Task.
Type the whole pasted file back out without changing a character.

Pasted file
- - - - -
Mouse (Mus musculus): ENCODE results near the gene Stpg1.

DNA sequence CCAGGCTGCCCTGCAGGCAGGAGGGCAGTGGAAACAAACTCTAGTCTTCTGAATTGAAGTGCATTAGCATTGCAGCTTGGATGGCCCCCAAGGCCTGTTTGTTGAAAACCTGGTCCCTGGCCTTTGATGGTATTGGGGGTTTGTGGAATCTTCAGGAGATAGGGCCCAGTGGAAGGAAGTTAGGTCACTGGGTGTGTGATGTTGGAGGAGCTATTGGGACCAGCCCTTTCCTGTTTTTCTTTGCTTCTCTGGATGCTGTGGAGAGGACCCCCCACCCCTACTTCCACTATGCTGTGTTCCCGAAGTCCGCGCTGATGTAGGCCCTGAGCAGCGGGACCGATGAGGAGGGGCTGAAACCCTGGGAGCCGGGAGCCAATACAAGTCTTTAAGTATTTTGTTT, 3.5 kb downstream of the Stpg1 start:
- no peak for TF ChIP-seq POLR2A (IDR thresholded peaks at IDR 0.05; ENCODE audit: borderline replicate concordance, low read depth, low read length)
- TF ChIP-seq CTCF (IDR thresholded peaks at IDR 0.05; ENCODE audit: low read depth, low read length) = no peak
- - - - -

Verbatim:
Mouse (Mus musculus): ENCODE results near the gene Stpg1.

DNA sequence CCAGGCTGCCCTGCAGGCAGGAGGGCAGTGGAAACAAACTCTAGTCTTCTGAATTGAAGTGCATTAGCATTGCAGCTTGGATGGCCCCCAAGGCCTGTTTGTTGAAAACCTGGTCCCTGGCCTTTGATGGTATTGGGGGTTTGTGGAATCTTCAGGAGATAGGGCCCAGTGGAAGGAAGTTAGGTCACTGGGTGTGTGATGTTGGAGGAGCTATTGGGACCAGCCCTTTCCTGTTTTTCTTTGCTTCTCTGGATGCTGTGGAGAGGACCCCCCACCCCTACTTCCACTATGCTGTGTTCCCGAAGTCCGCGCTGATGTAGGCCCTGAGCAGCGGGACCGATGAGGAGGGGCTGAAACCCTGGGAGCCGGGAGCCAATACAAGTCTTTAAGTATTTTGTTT, 3.5 kb downstream of the Stpg1 start:
- no peak for TF ChIP-seq POLR2A (IDR thresholded peaks at IDR 0.05; ENCODE audit: borderline replicate concordance, low read depth, low read length)
- TF ChIP-seq CTCF (IDR thresholded peaks at IDR 0.05; ENCODE audit: low read depth, low read length) = no peak